"Starting in about 2004 or 2005, I realized we couldn’t make enough of the barrel-aged Speedway Stout varietals to keep up with demand," said Zien. "And then it really picked up after 2008 when the craft beer obsession became a national thing, not just a San Diego thing."
It was 2011 when the release began to feel less like a friendly gathering of beer drinkers and more like a circus.
That rabid demand reached a tipping point in June 2011, the year Zien was forced to implement the online ticketing system. In years prior, the release events for the barrel-aged varietals were still first come, first serve; normally around 200 people would arrive at the brewery to pick up a couple bottles. But it was that year the release began to feel less like a friendly gathering of beer drinkers and more like a circus.
"That’s the day that instead of getting 150-200 people, we had over 650 people show up," said Zien. "The brewery turned into a rock concert. We were understaffed, there were not enough bathrooms for everybody, we needed security. People outside started getting testy with each other."
Beer collectors had flown in from Chicago to snag a bottle. There were multiple accounts of people hiring homeless people to wait in line with them to increase the amount of bottles they could take home (AleSmith limits the number of bottles one buyer can claim).
“In 2011, AleSmith released the 2009 batch of Barrel-aged Speedway Stout before they started using an online ticket system, so you had to buy your tickets at the brewery," one of Southern California’s finest beer bloggers, DontDrinkBeer (he asked not to be named), said in an email. “They announced that beginning at 8:30am, they would issue [a limited number of] physical tickets to people waiting in line, first come, first serve. Those tickets allowed you to buy the beer when you returned when they opened the brewery for business at noon."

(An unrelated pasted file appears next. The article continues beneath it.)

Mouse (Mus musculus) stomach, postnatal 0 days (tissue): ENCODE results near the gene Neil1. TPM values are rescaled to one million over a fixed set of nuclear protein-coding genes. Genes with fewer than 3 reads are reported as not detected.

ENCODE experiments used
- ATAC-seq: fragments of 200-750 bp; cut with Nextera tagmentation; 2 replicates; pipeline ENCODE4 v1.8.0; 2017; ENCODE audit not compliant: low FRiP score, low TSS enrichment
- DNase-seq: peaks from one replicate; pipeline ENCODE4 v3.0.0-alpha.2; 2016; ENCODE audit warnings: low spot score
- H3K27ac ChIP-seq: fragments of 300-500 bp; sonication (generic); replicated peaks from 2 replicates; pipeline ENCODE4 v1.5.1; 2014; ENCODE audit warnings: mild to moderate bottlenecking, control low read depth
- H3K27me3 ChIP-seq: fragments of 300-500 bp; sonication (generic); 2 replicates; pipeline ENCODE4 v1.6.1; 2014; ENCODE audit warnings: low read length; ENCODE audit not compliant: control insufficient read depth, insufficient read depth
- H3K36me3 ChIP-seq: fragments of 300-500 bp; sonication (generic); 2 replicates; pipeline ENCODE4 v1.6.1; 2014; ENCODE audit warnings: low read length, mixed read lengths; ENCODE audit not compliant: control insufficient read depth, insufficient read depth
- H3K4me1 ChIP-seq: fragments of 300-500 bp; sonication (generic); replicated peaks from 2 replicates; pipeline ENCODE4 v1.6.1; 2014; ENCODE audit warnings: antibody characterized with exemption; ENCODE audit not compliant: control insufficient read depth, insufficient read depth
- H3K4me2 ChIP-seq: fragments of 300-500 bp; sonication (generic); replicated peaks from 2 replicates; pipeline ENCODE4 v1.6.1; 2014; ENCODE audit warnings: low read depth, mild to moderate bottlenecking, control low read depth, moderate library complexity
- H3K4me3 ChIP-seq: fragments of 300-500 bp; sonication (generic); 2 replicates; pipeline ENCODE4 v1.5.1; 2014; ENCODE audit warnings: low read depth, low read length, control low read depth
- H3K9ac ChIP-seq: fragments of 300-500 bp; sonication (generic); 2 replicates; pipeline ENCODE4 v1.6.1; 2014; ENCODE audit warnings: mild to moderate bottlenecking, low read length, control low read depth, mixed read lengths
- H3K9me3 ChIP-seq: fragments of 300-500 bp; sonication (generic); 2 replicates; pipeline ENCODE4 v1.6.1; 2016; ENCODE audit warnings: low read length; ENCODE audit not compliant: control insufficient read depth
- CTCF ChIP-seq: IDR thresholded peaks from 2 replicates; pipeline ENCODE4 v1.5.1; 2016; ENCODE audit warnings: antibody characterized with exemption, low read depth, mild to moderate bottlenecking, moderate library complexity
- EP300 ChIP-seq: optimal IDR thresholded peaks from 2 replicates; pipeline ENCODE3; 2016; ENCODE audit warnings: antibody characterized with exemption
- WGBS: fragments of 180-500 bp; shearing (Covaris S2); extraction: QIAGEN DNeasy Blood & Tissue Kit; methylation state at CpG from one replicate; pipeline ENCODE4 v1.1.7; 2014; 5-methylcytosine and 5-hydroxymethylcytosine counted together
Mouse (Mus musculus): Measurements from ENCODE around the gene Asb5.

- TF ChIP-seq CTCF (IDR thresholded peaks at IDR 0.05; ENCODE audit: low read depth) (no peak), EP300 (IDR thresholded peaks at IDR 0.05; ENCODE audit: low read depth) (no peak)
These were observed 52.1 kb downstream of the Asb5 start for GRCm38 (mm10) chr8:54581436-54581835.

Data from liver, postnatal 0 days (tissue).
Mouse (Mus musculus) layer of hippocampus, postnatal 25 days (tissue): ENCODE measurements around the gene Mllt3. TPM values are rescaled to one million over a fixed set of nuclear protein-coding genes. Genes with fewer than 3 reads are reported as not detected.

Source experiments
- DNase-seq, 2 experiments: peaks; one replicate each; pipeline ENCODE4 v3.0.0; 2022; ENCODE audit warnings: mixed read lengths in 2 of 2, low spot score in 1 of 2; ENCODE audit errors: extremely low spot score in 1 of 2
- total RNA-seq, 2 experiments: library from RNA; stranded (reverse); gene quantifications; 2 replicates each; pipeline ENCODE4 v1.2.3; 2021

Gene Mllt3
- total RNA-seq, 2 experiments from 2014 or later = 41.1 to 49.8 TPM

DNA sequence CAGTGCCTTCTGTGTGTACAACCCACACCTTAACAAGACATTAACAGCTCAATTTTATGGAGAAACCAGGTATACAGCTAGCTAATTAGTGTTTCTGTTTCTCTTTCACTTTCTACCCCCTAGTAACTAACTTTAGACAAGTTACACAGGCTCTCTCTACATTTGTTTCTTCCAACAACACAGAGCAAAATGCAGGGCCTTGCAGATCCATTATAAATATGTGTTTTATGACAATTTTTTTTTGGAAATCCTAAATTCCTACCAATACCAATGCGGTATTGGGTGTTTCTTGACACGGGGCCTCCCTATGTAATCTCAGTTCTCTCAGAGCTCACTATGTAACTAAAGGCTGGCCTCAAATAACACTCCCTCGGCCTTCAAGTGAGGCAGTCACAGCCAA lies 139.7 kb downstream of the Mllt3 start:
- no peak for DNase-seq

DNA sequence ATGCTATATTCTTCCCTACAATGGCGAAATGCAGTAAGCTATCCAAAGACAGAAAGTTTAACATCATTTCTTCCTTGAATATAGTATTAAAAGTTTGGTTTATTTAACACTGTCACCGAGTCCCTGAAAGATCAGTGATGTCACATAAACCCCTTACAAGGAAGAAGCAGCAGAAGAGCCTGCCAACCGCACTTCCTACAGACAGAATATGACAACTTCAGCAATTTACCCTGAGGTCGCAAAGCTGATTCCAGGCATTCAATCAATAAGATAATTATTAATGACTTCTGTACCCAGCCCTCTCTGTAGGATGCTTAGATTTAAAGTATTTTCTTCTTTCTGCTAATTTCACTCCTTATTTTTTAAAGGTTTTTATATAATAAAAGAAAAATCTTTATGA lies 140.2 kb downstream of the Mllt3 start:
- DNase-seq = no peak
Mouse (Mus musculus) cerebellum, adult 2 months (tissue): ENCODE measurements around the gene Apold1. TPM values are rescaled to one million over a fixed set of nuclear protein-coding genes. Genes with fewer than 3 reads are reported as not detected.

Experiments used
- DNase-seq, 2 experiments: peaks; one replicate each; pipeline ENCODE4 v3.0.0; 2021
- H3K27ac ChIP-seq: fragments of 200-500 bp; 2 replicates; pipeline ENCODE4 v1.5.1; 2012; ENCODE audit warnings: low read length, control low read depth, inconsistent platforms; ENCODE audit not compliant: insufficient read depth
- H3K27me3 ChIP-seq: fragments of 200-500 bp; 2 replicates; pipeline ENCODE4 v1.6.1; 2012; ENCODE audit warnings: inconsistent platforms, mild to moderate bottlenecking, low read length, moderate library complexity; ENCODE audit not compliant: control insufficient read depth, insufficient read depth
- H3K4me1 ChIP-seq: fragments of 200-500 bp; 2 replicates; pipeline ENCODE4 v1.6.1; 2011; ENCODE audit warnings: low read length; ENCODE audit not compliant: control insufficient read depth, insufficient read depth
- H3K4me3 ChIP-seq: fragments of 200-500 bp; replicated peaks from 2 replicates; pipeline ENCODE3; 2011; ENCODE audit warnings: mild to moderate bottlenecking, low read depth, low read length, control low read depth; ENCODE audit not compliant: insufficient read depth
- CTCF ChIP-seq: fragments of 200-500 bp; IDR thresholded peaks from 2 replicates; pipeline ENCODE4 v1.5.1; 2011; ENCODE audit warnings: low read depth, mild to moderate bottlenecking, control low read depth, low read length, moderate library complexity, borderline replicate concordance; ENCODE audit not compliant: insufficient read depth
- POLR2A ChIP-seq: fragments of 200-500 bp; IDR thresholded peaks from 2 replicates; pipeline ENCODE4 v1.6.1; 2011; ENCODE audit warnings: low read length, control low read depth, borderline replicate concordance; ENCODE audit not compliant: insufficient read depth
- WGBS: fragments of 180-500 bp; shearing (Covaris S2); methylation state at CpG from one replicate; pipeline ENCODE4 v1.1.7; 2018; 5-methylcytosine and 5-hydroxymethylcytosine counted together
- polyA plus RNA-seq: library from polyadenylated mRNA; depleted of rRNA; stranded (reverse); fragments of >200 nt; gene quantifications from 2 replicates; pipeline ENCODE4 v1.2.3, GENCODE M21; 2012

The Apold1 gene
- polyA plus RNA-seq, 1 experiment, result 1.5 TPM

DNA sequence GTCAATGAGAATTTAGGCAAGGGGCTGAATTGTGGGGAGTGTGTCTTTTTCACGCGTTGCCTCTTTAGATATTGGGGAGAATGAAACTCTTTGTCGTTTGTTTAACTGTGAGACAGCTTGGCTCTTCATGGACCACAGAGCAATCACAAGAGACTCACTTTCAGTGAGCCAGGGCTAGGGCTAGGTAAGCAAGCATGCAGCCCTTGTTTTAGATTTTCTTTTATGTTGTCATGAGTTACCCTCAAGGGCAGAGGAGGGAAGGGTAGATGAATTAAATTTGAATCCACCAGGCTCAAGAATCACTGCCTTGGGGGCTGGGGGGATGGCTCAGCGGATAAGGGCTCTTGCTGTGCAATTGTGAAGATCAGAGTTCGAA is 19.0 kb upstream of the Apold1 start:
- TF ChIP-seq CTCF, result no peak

People were sleeping in their cars, lining up at 4am because the Speedway release was only about 1,000 bottles and limited to three bottles per person, according to DontDrinkBeer. "By 6am, it was already a shit show... and when more than 200 people were in line, it started getting wider instead of longer, and cutting was rampant," he said.
"This was among the first instances of ‘hired mule’ conduct I ever saw."
But things got even more hectic: AleSmith announced it was cutting the limit from three bottles to two. People got mad. "Speculation about many vagrant/migrant ‘attendees’ being paid off to help people increase the number of bottles they took home were among the first instances of ‘hired mule’ conduct I ever saw,” said Don'tDrinkBeer.
The day's events unfolded like some sort of wild, lucid, fever dream: grown adults lined up before the sun came up on a Wednesday morning to get a ticket to buy a beer, half of them weren’t able to, and the resulting shockwave of demand reverberated to petty battles on online craft beer forums.
"It’s crazy what some people will do in online trading boards," said Mike Shess, the publisher of West Coaster. "There are even some underground ‘beer mule’ type boards where beer snobs from across the country will anonymously pay off locals to snatch up as many bottles as they physically can, which ultimately drives up the price of those bottles. It’s kinda nuts."
In the case of the Speedway Stout varietals, those skyrocketing online prices are a very real, jaw-dropping reality: one anonymous source confirmed he had paid as much as $90 in the past to get a 22oz bottle of barrel-aged Speedway stout sent to him in Reno.
The day unfolded like some sort of wild, lucid, fever dream.
Now, the brewery has done away with the Wild West-type bottle releases in favor of the more orderly online ticket sales, but the demand for Speedway Stout remains as high as ever. And thanks in large part to that demand, AleSmith is now positioned to dominate the San Diego beer scene like never before. The company has just opened the largest tasting room in San Diego (now the third-largest in the city after new construction) and will soon open the Tony Gwynn Pavilion, a huge museum paying tribute to the baseball and San Diego legend.
“It’s super flattering our fans continue to support us this much and I’m honored to produce and make my customers happy,” said Zien.
He’s now confident with its increased brewing capabilities (and using a new ticketing platform), AleSmith will be able to facilitate the intense demand for Speedway Stout from across the country.
Then again, Zien was also fairly confident he wouldn’t be walking up to his office with a grown man camping out in a tent for 48 hours in anticipation of a beer release all those years ago, so who knows?